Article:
On April 17, 2018, the U.S. Food and Drug Administration (FDA) approved CRYSVITA (burosumab-twza), an anti-human fibroblast growth factor 23 antibody, for the treatment of X-linked hypophosphatemia (XLH) adult and pediatric patients 1 year of age and older. The approved recommended weight based dosage of CRYSVITA, a subcutaneous injection administered by a healthcare provider, varies for pediatric and adult patients as follows:
Pediatrics (1 to less than 18 years of age):
- The recommended starting dose regimen is 0.8 mg/kg of body weight administered every two weeks.
- Dose may be increased up to approximately 2 mg/kg, administered every two weeks to achieve normal serum phosphorus.
- Measure fasting serum phosphorus every 4 weeks for the first 3 months of treatment, and thereafter as appropriate. Decrease dose if serum phosphorous is above the normal range as described in the full prescribing information linked below.
Adults (18 years of age and older):
- The recommended starting dose regimen is 1 mg/kg of body weight administered every four weeks.
- Measure fasting serum phosphorus on a monthly basis, measured 2 weeks post-dose, for the first 3 months of treatment, and thereafter as appropriate. Decrease dose if serum phosphorous is above the normal range as described in the full prescribing information linked below.
For both pediatric and adult patients, weight based dosing should be rounded to the nearest
10 mg, with a minimum dose of 10 mg and maximum dose of 90 mg. Discontinue oral phosphate and active vitamin D analogs 1 week prior and confirm fasting serum phosphorus concentration is below the reference range for age prior to initiation of treatment. For additional monitoring and dose adjustment recommendations, refer to the full prescribing information linked below.
Mechanism of Action (MOA), General Pharmacokinetics (PK), and Pharmacodynamics (PD)
- MOA: Burosumab-twza inhibits fibroblast growth factor 23.
- Dose Proportionality: Burosumab-twza pharmacokinetics increases proportionally from 0.1 to 1 mg/kg (0.08 to 0.8 times the maximum approved recommended dosage based on a 70 kg patient).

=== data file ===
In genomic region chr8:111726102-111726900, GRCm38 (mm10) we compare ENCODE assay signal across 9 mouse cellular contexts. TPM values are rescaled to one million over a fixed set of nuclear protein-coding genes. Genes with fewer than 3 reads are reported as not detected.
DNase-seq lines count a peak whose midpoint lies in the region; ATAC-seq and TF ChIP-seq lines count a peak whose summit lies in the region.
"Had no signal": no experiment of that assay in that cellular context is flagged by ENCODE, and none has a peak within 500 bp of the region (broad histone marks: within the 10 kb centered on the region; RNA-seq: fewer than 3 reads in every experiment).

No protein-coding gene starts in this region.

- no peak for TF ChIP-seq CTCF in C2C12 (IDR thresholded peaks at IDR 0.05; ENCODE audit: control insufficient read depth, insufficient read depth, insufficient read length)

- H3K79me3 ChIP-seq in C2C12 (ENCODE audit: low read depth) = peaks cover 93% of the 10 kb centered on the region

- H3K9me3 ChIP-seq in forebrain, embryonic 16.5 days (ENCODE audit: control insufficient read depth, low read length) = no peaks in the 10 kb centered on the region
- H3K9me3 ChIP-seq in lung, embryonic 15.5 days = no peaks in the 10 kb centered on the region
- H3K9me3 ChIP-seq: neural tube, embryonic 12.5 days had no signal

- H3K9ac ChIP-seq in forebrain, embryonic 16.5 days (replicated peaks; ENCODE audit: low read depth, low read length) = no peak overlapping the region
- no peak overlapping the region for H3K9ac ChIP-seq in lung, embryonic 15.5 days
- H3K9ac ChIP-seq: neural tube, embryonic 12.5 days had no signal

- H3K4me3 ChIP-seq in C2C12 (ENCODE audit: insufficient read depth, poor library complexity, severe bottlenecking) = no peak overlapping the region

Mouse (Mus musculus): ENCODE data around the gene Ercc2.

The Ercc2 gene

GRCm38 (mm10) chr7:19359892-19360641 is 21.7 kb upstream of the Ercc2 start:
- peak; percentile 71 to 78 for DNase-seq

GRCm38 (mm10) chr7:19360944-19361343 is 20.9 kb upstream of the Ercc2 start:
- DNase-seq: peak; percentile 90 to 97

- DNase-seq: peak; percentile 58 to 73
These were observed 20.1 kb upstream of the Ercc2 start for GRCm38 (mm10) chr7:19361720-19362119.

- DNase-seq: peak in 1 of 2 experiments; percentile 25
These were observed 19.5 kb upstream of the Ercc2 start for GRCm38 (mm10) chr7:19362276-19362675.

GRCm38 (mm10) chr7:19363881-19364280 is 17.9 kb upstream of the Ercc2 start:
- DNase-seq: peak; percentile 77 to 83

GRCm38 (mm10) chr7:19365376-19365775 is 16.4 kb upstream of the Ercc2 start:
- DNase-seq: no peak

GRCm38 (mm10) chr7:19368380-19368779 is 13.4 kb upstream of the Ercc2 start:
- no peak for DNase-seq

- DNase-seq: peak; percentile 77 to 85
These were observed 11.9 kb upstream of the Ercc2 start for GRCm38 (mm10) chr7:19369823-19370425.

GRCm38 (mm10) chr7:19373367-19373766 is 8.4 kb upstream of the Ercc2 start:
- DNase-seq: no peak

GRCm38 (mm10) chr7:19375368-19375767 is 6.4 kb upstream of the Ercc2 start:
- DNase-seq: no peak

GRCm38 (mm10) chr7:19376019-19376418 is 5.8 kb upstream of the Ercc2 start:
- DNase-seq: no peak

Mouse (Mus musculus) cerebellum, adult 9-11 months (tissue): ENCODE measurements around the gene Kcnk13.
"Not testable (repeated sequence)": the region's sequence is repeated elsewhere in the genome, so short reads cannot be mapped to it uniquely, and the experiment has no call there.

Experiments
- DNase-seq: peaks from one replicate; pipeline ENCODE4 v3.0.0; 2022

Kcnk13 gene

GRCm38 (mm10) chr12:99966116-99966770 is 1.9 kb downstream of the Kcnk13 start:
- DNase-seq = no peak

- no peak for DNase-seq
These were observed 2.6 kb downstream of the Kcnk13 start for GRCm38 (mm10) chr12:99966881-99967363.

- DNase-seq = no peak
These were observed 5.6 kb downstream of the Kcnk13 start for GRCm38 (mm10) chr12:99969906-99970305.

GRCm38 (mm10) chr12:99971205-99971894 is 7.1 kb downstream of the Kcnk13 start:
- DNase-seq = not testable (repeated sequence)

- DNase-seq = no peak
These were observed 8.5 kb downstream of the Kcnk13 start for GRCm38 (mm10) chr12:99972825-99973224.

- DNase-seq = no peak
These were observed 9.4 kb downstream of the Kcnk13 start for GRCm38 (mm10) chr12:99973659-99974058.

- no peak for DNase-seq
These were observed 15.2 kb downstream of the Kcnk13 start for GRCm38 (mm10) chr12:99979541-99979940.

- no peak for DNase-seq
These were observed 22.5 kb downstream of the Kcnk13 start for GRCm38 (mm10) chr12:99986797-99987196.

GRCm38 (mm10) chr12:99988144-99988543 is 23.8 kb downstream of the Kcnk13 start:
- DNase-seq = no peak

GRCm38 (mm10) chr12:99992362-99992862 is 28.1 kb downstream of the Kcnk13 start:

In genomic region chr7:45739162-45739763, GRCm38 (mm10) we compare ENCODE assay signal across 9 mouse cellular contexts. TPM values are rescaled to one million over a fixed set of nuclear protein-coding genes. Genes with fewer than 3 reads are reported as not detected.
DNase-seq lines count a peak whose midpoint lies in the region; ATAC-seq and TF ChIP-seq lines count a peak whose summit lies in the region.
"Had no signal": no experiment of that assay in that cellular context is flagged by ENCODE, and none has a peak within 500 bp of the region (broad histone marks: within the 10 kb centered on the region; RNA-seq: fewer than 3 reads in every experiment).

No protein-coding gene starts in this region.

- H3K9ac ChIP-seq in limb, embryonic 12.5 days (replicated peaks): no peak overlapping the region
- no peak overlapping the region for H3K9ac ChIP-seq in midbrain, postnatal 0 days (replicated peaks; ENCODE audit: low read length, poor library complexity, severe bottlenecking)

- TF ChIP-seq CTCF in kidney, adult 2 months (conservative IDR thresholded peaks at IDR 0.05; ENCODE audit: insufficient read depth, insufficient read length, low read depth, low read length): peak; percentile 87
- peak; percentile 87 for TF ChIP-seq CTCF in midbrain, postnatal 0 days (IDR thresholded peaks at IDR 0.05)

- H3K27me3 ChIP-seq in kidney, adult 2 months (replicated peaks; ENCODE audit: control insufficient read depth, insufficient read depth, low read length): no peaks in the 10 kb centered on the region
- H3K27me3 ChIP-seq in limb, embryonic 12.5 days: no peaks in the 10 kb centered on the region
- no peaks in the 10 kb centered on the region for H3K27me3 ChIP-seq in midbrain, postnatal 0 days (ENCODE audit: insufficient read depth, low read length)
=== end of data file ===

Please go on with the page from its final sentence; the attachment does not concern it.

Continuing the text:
- Steady State Exposure: The steady-state trough mean (± SD) concentration of burosumab-twza was 5.8 (± 3.4) mcg/mL in adult patients, 15.8 (± 9.4) mcg/mL in patients aged 5-12 years, and 11.2 (± 4.6) mcg/mL in patients aged 1-4 years.
- Absorption: Burosumab-twza mean Tmax values ranged from 8 to 11 days.
- Distribution: Burosuma-twza apparent volume of distribution is 8 L.
- Elimination: Burosumab-twza apparent clearance is 0.290 L/day, and half-life is approximately 19 days.
- Metabolism: The exact metabolic pathway of burosumab-twza has not been characterized. Burosumab-twza is expected to be degraded into small peptides and amino acids via catabolic pathways.
- Immunogenicity: Pre-existing anti-drug antibodies (ADA) have been detected in up to 10% of patients in burosumab-twza clinical studies. However, the potential clinical impact of antibodies to CRYSVITA is unknown.
Use in Specific Populations
Burosumab-twza clearance and volume of distribution increases with body weight.
No clinically significant difference in the pharmacokinetics of burosumab-twza were observed based on age. The effect of renal or hepatic impairment on burosumab-twza pharmacokinetics is unknown.
Efficacy and Safety
Efficacy of CRYSVITA was demonstrated in two randomized, open-label studies in pediatric XLH patients, an open-label, single-arm study in adult XLH patients, and a randomized, double-blind, placebo-controlled study in adult XLH patients. Additional information regarding the efficacy studies can be found in the full prescribing information linked below.
Most common adverse reactions (≥ 25%) in pediatric XLH patients are headache, injection site reaction, vomiting, pyrexia, pain in extremity, and vitamin D decreased.
Most common adverse reactions (≥ 5% and in at least 2 patients more than placebo) in adult XLH patients are back pain, headache, tooth infection, restless leg syndrome, vitamin D decreased, dizziness, constipation, and blood phosphorus increased.
Full prescribing information is available at https://go.usa.gov/xQDww.
Visit Drugs@FDA at http://go.usa.gov/cMsjT for prescribing and patient information, approval letters, reviews and other information for FDA-approved drug products, which are often available shortly following approval.
Healthcare professionals should report all serious adverse events suspected to be associated with the use of any medicine and device to FDA’s MedWatch Reporting System by completing a form online athttp://www.fda.gov/medwatch/
report.htm, by faxing (1-800-FDA-0178), or by mailing the postage-paid address form provided online, or by telephone (1-800-FDA-1088).
The Office of Clinical Pharmacology (OCP) is pleased to offer the e-mail subscription service Clinical Pharmacology Corner. This is a free service from FDA to provide occasional updates from OCP regarding newly approved therapies, new regulatory and scholarly publications, upcoming events and other items of interest. Subscribe today at http://go.fda.gov/
subscriptionmanagement (note: this link does not work with Internet Explorer) and select Clinical Pharmacology Corner under Drugs.
We always welcome your thoughts regarding the format, content, and utility of this communication. Comments may be sent via email to email@example.com.